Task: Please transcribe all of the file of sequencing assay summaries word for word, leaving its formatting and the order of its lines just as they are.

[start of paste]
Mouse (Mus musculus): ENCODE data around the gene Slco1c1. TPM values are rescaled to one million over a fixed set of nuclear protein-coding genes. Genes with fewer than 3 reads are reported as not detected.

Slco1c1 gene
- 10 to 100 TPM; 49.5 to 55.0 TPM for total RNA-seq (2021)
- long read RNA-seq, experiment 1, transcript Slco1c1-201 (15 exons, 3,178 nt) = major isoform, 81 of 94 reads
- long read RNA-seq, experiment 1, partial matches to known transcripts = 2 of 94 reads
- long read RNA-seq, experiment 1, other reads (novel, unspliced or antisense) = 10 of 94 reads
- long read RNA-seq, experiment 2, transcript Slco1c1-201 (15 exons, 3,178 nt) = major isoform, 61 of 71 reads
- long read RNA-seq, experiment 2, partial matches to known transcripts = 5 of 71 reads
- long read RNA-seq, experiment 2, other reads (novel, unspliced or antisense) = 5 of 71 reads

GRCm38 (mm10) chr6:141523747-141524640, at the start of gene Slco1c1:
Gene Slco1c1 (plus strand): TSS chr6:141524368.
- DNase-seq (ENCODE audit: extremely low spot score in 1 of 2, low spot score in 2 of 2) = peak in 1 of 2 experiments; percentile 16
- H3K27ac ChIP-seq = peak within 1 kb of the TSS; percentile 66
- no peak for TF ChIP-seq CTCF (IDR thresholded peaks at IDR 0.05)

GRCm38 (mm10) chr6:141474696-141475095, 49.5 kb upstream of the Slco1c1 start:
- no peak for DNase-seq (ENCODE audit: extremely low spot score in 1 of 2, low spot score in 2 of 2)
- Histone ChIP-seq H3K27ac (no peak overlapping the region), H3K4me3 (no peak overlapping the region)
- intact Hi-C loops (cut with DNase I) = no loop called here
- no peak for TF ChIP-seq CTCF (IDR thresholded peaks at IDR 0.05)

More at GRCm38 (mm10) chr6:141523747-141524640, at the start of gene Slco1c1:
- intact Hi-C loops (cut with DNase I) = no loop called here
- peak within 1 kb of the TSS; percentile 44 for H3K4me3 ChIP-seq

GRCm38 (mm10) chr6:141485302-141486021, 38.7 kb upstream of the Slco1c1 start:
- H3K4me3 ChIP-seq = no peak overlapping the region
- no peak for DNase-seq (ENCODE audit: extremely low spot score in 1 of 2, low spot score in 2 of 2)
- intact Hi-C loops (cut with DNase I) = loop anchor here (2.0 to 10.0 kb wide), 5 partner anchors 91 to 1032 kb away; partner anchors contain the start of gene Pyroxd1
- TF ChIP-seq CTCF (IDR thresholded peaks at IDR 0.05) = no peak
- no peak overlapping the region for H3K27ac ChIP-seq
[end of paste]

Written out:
Mouse (Mus musculus): ENCODE data around the gene Slco1c1. TPM values are rescaled to one million over a fixed set of nuclear protein-coding genes. Genes with fewer than 3 reads are reported as not detected.

Slco1c1 gene
- 10 to 100 TPM; 49.5 to 55.0 TPM for total RNA-seq (2021)
- long read RNA-seq, experiment 1, transcript Slco1c1-201 (15 exons, 3,178 nt) = major isoform, 81 of 94 reads
- long read RNA-seq, experiment 1, partial matches to known transcripts = 2 of 94 reads
- long read RNA-seq, experiment 1, other reads (novel, unspliced or antisense) = 10 of 94 reads
- long read RNA-seq, experiment 2, transcript Slco1c1-201 (15 exons, 3,178 nt) = major isoform, 61 of 71 reads
- long read RNA-seq, experiment 2, partial matches to known transcripts = 5 of 71 reads
- long read RNA-seq, experiment 2, other reads (novel, unspliced or antisense) = 5 of 71 reads

GRCm38 (mm10) chr6:141523747-141524640, at the start of gene Slco1c1:
Gene Slco1c1 (plus strand): TSS chr6:141524368.
- DNase-seq (ENCODE audit: extremely low spot score in 1 of 2, low spot score in 2 of 2) = peak in 1 of 2 experiments; percentile 16
- H3K27ac ChIP-seq = peak within 1 kb of the TSS; percentile 66
- no peak for TF ChIP-seq CTCF (IDR thresholded peaks at IDR 0.05)

GRCm38 (mm10) chr6:141474696-141475095, 49.5 kb upstream of the Slco1c1 start:
- no peak for DNase-seq (ENCODE audit: extremely low spot score in 1 of 2, low spot score in 2 of 2)
- Histone ChIP-seq H3K27ac (no peak overlapping the region), H3K4me3 (no peak overlapping the region)
- intact Hi-C loops (cut with DNase I) = no loop called here
- no peak for TF ChIP-seq CTCF (IDR thresholded peaks at IDR 0.05)

More at GRCm38 (mm10) chr6:141523747-141524640, at the start of gene Slco1c1:
- intact Hi-C loops (cut with DNase I) = no loop called here
- peak within 1 kb of the TSS; percentile 44 for H3K4me3 ChIP-seq

GRCm38 (mm10) chr6:141485302-141486021, 38.7 kb upstream of the Slco1c1 start:
- H3K4me3 ChIP-seq = no peak overlapping the region
- no peak for DNase-seq (ENCODE audit: extremely low spot score in 1 of 2, low spot score in 2 of 2)
- intact Hi-C loops (cut with DNase I) = loop anchor here (2.0 to 10.0 kb wide), 5 partner anchors 91 to 1032 kb away; partner anchors contain the start of gene Pyroxd1
- TF ChIP-seq CTCF (IDR thresholded peaks at IDR 0.05) = no peak
- no peak overlapping the region for H3K27ac ChIP-seq